Most significantly, para 21 which is the cornerstone of this notable judgment especially the last four sentences are very important goes on to state that, “The private complaint which is the genesis of the present proceedings was instituted in January 2014. The gravamen of the allegation is that the appellant has forged and fabricated the Power of Attorney of 19 December 2011 of his brother Shalin. Mr. Jha submits that as a matter of fact, the Power of Attorney has not been used at any point; his brother was present in India at the time when conveyance was entered into; and that his brother has never raised any objection. However, we are not inclined to go into these factual aspects of the present stage. It would suffice to note that the co-accused was granted bail by the Sessions Judge Thane on 16 April 2018. We are called upon to decide only whether the appellant should be permitted to travel to the US for eight weeks. In evaluating this issue, we must have regard to the nature of the allegations, the conduct of the appellant and above all, the need to ensure that he does not pose a risk of evading the prosecution. The details which have been furnished to the Court by the appellant, indicate that he has regularly travelled between the US and India on as many as sixteen occasions between 2015 and 2020. He has maintained a close contact with India. The view of the High Court that he has no contact with India is contrary to the material on record. The lodging of an FIR should not in the facts of the present case be a bar on the travel of the appellant to the US for eight weeks to attend to the business of revalidating his Green Card. The conditions which a court imposes for the grant of bail – in this case temporary bail – have to balance the public interest in the enforcement of criminal justice with the rights of the accused. The human right to dignity and the protection of constitutional safeguards should not become illusory by the imposition of conditions which are disproportionate to the need to secure the presence of the accused, the proper course of investigation and eventually to ensure a fair trial. The conditions which are imposed by the court must bear a proportional relationship to the purpose of imposing the conditions. The nature of the risk which is posed by the grant of permission as sought in this case must be carefully evaluated in each case.”

Quite remarkably, the Bench then minces no words to hold in para 24 that, “Having regard to the genesis of the dispute as well as the issue as to whether the appellant is likely to flee from justice if he were to be permitted to travel to the US, we find, on the basis of the previous record of the appellant, that there is no reason or justification to deny him the permission which has been sought to travel to the US for eight weeks. The appellant is an Indian and holds an Indian passport. While it is true that an FIR has been lodged against the appellant, that, in our view, should not in itself prevent him from travelling to the US, where he is a resident since 1985, particularly when it has been drawn to the attention of the High Court and this Court that serious consequences would ensue in terms of the invalidation of the Green Card if the appellant were not permitted to travel. The record indicates the large amount of litigation between the family of the appellant and the complainant. Notwithstanding or perhaps because of this, the appellant has frequently travelled between the US and India even after the filing of the complaint and the FIR. We accordingly are of the view that the application for modification was incorrectly rejected by the High Court and the appellant ought to have been allowed to travel to the US for a period of six weeks. We accordingly permit the appellant to do so, subject to his furnishing an undertaking to this Court before the date of travel that he will return to India after the expiry of a period of eight weeks and that he shall be available on all dates of hearing before the court of criminal jurisdiction, unless specifically exempted from personal appearance. The undertaking shall be filed in this court before the appellant undertakes travel. On the return of the appellant after eight weeks and if it becomes necessary for him to travel to the US, the application shall be considered on its own merits by the competent court. The appellant shall travel only upon the grant of permission and subject to the terms imposed. The passport of the appellant shall be handed over to the appellant to facilitate his travel, subject to the condition that he shall deposit it with the investigating officer immediately on his return.”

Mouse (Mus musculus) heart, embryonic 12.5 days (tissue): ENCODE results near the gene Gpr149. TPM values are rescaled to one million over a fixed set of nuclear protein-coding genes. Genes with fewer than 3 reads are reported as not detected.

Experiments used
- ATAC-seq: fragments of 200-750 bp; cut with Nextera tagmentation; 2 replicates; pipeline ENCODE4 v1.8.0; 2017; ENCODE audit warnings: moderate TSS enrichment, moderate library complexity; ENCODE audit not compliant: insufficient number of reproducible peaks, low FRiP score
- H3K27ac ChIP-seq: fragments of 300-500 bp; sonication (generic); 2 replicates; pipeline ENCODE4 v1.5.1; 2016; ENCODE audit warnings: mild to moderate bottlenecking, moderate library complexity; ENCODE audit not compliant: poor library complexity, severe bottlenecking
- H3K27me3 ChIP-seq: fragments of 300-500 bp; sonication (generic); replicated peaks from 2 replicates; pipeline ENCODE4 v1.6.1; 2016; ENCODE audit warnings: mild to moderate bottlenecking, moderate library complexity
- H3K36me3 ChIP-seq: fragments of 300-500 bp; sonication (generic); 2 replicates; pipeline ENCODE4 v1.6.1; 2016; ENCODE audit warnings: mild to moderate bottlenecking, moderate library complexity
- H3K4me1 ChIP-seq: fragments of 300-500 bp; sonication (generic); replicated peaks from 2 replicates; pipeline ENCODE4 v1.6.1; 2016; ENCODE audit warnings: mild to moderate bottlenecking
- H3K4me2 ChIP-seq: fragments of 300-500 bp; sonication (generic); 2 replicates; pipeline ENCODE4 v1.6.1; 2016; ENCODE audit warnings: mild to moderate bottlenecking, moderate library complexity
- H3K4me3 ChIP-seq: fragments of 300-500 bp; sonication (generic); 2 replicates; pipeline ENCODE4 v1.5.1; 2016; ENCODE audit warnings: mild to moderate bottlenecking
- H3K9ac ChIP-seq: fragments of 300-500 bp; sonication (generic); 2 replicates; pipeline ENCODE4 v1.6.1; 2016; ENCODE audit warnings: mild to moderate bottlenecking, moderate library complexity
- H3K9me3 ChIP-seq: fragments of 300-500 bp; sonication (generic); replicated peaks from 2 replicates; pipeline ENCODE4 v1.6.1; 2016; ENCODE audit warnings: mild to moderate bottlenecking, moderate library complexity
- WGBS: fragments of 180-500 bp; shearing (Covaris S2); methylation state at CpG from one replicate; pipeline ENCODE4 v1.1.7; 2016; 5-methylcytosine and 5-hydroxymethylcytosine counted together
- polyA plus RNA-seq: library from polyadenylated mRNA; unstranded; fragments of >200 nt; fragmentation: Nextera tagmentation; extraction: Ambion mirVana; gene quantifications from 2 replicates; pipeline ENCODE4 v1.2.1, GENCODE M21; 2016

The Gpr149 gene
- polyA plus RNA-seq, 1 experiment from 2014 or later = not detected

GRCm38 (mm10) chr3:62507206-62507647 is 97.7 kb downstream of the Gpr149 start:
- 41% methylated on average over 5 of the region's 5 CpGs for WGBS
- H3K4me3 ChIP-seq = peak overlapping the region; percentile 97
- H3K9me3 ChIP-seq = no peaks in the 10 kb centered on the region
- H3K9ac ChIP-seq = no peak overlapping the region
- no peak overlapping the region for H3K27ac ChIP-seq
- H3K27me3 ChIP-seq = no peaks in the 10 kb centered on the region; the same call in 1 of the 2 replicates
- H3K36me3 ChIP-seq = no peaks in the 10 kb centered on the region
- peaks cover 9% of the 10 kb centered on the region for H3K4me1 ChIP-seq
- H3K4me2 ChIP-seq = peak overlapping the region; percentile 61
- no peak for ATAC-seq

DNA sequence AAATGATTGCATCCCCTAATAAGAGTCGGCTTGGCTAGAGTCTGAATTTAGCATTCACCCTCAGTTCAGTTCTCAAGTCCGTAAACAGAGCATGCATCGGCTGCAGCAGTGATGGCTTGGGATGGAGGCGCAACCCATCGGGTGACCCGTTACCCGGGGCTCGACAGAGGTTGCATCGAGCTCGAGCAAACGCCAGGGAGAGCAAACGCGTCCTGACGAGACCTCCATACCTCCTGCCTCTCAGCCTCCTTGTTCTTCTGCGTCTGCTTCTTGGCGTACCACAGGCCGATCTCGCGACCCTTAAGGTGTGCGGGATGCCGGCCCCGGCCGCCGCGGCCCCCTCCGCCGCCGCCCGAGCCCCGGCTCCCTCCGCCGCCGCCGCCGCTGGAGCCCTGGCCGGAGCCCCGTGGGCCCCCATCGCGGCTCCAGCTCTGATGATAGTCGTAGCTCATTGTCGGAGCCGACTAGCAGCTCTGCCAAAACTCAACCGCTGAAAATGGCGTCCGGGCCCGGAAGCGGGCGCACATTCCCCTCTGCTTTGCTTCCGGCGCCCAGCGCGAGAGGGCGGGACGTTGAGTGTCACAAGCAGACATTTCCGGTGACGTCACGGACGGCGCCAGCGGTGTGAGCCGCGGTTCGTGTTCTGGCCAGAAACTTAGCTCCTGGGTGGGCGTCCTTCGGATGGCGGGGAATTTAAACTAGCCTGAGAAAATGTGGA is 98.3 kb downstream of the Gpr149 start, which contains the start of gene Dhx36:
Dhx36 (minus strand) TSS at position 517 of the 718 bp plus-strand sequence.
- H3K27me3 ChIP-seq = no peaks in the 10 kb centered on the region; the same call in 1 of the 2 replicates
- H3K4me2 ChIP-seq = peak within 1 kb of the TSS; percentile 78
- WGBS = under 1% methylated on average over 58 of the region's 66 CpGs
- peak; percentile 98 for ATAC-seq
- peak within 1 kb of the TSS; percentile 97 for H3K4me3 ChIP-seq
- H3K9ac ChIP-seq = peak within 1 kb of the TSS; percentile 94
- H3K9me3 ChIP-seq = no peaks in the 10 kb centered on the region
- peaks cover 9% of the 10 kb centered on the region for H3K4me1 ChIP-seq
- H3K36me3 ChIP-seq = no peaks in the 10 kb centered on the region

Before winding up, it is then held in the final para 25 that, “Accordingly, the order of the High Court dated 23 July 2020 shall stand set aside and the appeal shall stand disposed of in terms of the above directions.”

No doubt, it is a very brilliant, bold and blunt judgment. It accords a high priority to protecting the legal rights of the accused. It validates the time tested dictum in legal jargon that “Innocent until proven guilty”. Very rightly so! There can be no denying or disputing it! The Apex Court in this leading case has also given able, adequate and appropriate reasons for justifying the same and they are certainly most convincing too!

Sanjeev Sirohi